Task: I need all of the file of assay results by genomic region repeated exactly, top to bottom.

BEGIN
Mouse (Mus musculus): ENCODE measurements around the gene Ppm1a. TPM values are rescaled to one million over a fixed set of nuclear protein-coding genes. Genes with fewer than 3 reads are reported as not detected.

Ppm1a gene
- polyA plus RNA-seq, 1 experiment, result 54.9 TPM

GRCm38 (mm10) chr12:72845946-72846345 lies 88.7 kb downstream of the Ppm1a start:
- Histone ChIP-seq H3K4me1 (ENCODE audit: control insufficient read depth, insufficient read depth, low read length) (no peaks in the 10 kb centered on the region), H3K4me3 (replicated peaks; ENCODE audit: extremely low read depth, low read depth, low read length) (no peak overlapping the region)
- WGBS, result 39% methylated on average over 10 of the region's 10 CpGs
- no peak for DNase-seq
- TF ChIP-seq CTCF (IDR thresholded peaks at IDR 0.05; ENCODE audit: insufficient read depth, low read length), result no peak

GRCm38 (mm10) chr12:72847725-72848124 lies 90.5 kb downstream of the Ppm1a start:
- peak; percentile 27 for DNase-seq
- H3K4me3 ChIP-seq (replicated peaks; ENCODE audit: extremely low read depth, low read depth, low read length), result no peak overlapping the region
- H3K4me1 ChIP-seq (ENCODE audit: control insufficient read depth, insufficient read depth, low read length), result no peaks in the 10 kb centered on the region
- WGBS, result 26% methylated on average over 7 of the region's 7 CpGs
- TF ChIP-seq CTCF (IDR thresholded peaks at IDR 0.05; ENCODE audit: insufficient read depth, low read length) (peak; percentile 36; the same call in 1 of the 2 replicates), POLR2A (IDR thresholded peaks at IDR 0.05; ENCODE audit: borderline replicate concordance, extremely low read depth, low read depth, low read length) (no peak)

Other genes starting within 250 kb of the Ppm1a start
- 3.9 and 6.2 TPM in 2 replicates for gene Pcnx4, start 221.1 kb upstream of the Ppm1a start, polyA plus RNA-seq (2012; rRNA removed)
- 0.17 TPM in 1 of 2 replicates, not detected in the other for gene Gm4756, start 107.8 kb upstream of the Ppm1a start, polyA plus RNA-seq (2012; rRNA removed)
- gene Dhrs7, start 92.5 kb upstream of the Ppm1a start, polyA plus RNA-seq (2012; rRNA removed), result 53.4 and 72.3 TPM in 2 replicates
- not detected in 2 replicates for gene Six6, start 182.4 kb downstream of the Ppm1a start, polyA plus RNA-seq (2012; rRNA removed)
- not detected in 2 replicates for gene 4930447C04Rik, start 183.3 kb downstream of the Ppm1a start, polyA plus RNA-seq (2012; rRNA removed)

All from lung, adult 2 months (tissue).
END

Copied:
Mouse (Mus musculus): ENCODE measurements around the gene Ppm1a. TPM values are rescaled to one million over a fixed set of nuclear protein-coding genes. Genes with fewer than 3 reads are reported as not detected.

Ppm1a gene
- polyA plus RNA-seq, 1 experiment, result 54.9 TPM

GRCm38 (mm10) chr12:72845946-72846345 lies 88.7 kb downstream of the Ppm1a start:
- Histone ChIP-seq H3K4me1 (ENCODE audit: control insufficient read depth, insufficient read depth, low read length) (no peaks in the 10 kb centered on the region), H3K4me3 (replicated peaks; ENCODE audit: extremely low read depth, low read depth, low read length) (no peak overlapping the region)
- WGBS, result 39% methylated on average over 10 of the region's 10 CpGs
- no peak for DNase-seq
- TF ChIP-seq CTCF (IDR thresholded peaks at IDR 0.05; ENCODE audit: insufficient read depth, low read length), result no peak

GRCm38 (mm10) chr12:72847725-72848124 lies 90.5 kb downstream of the Ppm1a start:
- peak; percentile 27 for DNase-seq
- H3K4me3 ChIP-seq (replicated peaks; ENCODE audit: extremely low read depth, low read depth, low read length), result no peak overlapping the region
- H3K4me1 ChIP-seq (ENCODE audit: control insufficient read depth, insufficient read depth, low read length), result no peaks in the 10 kb centered on the region
- WGBS, result 26% methylated on average over 7 of the region's 7 CpGs
- TF ChIP-seq CTCF (IDR thresholded peaks at IDR 0.05; ENCODE audit: insufficient read depth, low read length) (peak; percentile 36; the same call in 1 of the 2 replicates), POLR2A (IDR thresholded peaks at IDR 0.05; ENCODE audit: borderline replicate concordance, extremely low read depth, low read depth, low read length) (no peak)

Other genes starting within 250 kb of the Ppm1a start
- 3.9 and 6.2 TPM in 2 replicates for gene Pcnx4, start 221.1 kb upstream of the Ppm1a start, polyA plus RNA-seq (2012; rRNA removed)
- 0.17 TPM in 1 of 2 replicates, not detected in the other for gene Gm4756, start 107.8 kb upstream of the Ppm1a start, polyA plus RNA-seq (2012; rRNA removed)
- gene Dhrs7, start 92.5 kb upstream of the Ppm1a start, polyA plus RNA-seq (2012; rRNA removed), result 53.4 and 72.3 TPM in 2 replicates
- not detected in 2 replicates for gene Six6, start 182.4 kb downstream of the Ppm1a start, polyA plus RNA-seq (2012; rRNA removed)
- not detected in 2 replicates for gene 4930447C04Rik, start 183.3 kb downstream of the Ppm1a start, polyA plus RNA-seq (2012; rRNA removed)

All from lung, adult 2 months (tissue).